Now why is it that the show turned so strongly into a drama when so many other sports shows have drama elements in them? The answer to this is that the big drama element we see is incredibly grounded and relatable. Anyone that has played a sports knows the feelings of wanting to do better each game, to win each game, and the complete and udder disappointment of losing and the disgust of oneself when realizing that their own skills cannot match up to those that are far talented and better trained than they are. But in that same vein, we also know that a high school level of sports isn't life changing for a losing team. Sure, it sucks, but you tend to move on, which allows the viewer to feel detached enough from the character to not think about it too much and it doesn't hit as hard as it should. With Ayano's case however, what she is going through is on a completely different level. She is very easy to relate to and anyone that has had feelings even close to what she is feeling knows that those feeling ARE life changing. Those feelings are not easy to deal with. Those are feelings of complete uselessness and unworthiness that stay with you throughout your life. Add to the fact that the show does an incredible job at showing Ayano's frustration and how that ultimately breaks her. All this makes the drama far more captivating than the sport itself. The sport is just the vehicle by which this story is progressing but is the drama itself that has become the true heart of it and that is why we of the second camp are so loud and set on it.

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Whiskeyjack19
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Re: Hanebado!

Postby Whiskeyjack19 » Sun Sep 30, 2018 6:30 pm

Episode 13

I really didn't care for that ending. The show was one of my favorites this season until that point.

Spoiler:
There was absolutely no pay off for the Uchika stuff. Ayano forgives her? What? Talk about a let down.
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SethAmaha
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Re: Hanebado!

Postby SethAmaha » Mon Oct 01, 2018 6:13 am

Final Thoughts

If you have been paying attention to my views on this show and you have seen it all, then you probably already know how I feel about the end. First, lets do the technical stuff before I get to meat of my views.

The art on this show is unique in that it is more realistic in terms of the lighting and shading; it looks like what you would expect to see in a real world indoor game. The animation is very good. The characters are constantly moving and the show has a lot of panned shots, showing the motions of the players during the rallies. The art during said rallies is detailed when the characters move, showing muscles extend and contract as hey jump and strike. As expected of a sports show, there a few repeated scenes here and there and are quite obvious which they are as you watch them but it doesn't hurt too much as the show does well in sprinkling them quite sparsely.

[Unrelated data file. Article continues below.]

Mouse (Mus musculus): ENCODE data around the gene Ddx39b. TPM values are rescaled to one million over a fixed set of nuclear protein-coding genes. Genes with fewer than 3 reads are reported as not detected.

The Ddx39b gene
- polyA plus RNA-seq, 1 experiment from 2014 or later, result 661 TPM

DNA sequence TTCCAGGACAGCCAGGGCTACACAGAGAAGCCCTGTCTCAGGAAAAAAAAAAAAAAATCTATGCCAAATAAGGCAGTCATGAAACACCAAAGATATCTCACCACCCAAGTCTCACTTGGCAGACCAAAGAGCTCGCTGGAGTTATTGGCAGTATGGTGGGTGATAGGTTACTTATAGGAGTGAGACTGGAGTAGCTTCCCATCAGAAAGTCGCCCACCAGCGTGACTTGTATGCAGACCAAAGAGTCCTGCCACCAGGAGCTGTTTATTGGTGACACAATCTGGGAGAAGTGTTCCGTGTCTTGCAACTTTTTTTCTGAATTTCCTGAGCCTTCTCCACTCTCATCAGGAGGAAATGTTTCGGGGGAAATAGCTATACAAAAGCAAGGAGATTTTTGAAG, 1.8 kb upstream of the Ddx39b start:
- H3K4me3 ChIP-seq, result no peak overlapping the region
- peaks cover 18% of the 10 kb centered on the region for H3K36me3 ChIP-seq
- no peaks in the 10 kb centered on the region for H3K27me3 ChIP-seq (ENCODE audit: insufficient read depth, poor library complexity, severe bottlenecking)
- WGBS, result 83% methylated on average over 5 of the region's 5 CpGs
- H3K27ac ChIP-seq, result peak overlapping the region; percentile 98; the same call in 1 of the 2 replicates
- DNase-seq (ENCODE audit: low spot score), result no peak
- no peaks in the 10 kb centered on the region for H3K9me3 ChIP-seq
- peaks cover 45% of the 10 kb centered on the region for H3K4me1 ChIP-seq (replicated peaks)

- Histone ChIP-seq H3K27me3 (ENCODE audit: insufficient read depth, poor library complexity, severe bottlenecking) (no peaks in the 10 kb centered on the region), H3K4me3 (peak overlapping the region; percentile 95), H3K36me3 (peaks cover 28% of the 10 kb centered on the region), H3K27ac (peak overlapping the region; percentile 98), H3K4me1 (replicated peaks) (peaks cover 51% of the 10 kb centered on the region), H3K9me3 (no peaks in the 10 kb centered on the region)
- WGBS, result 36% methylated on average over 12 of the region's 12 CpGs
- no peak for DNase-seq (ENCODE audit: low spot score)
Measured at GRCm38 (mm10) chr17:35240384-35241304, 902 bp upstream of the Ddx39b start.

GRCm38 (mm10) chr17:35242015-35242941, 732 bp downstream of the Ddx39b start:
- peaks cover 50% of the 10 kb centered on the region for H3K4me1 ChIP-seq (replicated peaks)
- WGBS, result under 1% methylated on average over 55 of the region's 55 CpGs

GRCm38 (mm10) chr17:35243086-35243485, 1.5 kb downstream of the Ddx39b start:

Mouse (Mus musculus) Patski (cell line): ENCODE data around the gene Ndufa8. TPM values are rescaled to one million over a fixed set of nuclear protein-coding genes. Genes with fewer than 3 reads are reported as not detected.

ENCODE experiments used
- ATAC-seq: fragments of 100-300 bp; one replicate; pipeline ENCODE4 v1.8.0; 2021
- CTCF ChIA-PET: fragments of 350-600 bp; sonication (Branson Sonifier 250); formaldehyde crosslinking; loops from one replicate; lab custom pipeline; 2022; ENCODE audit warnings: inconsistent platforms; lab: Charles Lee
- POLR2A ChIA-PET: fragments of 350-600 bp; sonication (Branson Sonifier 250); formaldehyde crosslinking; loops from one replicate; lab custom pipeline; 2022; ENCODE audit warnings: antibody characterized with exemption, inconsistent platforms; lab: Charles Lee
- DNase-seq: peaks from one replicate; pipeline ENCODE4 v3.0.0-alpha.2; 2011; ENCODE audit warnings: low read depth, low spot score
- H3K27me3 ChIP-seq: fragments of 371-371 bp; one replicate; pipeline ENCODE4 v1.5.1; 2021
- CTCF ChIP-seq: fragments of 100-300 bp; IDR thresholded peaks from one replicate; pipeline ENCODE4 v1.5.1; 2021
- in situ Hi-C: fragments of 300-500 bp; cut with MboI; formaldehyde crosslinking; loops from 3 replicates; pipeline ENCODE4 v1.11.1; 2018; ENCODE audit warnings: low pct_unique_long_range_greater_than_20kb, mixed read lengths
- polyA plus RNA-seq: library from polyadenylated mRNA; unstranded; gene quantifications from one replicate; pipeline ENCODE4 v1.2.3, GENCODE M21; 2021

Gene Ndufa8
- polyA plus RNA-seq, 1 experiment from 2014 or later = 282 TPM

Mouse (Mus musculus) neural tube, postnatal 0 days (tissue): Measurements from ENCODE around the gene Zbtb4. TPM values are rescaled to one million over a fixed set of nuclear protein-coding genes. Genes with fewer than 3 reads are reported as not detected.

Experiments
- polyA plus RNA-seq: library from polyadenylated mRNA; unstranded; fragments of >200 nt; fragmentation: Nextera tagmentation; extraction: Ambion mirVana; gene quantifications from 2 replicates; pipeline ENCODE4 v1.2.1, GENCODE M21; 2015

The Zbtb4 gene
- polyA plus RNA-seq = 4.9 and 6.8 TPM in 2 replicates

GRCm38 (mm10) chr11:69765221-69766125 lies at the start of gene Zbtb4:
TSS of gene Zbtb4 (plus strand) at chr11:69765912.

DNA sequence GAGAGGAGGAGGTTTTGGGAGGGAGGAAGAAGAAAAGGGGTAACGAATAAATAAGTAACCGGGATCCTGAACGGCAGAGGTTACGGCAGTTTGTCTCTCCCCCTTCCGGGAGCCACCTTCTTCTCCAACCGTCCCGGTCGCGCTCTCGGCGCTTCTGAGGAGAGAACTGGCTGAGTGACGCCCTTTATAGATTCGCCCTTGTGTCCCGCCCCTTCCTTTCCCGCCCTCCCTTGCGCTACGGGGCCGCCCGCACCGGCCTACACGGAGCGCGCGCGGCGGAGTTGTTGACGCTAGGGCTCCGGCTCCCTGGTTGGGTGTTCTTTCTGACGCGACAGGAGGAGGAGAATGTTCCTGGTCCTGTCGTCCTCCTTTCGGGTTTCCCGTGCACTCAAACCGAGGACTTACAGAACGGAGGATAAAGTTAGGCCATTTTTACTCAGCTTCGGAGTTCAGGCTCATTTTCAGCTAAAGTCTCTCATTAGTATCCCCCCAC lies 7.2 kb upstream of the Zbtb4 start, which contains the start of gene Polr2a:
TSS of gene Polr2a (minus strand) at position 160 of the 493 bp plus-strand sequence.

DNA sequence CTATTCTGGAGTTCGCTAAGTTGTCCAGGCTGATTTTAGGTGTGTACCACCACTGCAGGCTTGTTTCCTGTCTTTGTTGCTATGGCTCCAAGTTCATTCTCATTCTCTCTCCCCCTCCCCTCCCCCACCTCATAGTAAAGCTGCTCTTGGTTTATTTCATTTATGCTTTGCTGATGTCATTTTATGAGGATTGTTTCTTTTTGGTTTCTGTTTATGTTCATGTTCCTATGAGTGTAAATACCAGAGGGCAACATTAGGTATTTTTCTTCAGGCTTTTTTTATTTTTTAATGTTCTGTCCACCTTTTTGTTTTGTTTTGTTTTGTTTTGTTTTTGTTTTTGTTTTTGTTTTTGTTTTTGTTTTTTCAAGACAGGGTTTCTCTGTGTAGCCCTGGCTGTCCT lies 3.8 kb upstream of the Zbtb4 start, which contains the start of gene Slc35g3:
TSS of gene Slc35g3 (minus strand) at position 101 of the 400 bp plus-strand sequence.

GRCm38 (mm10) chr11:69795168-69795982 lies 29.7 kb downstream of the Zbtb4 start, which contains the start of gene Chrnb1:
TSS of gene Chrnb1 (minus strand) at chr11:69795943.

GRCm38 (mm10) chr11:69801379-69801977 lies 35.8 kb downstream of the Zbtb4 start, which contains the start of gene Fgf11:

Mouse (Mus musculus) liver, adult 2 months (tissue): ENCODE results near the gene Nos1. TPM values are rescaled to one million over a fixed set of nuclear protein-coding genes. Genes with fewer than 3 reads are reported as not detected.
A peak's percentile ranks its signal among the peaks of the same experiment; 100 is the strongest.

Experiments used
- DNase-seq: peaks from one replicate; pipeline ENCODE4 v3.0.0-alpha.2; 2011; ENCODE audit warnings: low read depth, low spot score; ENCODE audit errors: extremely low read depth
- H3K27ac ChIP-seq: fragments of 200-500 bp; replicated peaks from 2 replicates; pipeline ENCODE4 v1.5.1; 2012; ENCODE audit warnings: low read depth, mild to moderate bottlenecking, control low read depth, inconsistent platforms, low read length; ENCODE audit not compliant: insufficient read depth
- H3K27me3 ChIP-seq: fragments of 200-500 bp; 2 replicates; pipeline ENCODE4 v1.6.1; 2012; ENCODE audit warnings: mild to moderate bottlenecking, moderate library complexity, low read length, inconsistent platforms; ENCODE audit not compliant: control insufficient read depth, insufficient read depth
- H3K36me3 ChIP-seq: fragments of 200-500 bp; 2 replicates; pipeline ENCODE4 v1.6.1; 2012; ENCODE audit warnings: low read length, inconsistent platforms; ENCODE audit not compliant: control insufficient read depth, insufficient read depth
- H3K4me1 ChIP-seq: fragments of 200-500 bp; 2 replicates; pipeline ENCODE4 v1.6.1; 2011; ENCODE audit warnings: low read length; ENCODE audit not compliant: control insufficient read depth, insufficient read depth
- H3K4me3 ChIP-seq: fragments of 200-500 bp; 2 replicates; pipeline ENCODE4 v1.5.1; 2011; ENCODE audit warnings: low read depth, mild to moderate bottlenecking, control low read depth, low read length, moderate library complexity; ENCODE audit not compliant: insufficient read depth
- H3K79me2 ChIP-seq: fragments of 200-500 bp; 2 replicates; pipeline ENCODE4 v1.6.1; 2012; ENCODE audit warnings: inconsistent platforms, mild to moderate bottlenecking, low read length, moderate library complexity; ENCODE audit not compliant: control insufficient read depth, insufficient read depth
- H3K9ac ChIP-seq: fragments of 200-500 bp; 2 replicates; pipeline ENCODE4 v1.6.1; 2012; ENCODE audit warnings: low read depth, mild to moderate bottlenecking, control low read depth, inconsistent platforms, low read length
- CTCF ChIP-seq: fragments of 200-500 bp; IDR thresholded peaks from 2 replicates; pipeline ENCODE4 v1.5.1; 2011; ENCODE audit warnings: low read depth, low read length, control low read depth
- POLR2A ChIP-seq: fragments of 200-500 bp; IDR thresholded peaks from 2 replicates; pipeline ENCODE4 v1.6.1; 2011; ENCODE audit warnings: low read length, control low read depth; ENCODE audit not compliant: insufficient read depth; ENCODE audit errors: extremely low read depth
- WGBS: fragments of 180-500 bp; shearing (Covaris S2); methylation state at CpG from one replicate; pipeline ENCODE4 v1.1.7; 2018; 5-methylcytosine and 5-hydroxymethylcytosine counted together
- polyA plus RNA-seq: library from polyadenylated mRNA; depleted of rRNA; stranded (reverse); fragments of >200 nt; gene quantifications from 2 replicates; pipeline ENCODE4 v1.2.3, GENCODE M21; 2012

Now to the good stuff
Spoiler:
I refuse that ending with every fiber of my being. Up until now I have been mad this entire time. If this show has done one thing right, is getting my emotions riled up and making me hate that woman more so than any other character I've seen. She is trash, she knows she is trash, but continued to act as if she is undeserving of any punishment. The Ayano forgiving her so meekly was the single worst way I could have imagined them ending this show and they did. I would have at least have liked for them for her to shout her feelings out to her and chase her away than to have such an ending. It is extremely unsatisfying and considering that this show banked on it so much, I cannot recommend this show. Yes, the ending ultimately decided how I judge this show and for an ending to leave me so mad and unsatisfied, is something that I haven't ever had. I hated that woman, I hated that blonde bimbo, and they tried to act so nice after all that they have done and for the show to give them zero consequences is a slap in the face.

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Re: Hanebado!

Postby Venadikt » Thu Oct 04, 2018 2:05 pm

I have to agree with both of you about that ending.

Spoiler:
The unearned redemption soured the show for me. I knew it was coming, I spent the entire season hoping the mum would get her comeuppance. I half expected Ayano's Friend Erena to slap her. What did we get? Ayano forgave the mother who abandoned her because she is good at badminton and the mother doesn't really think she did anything wrong.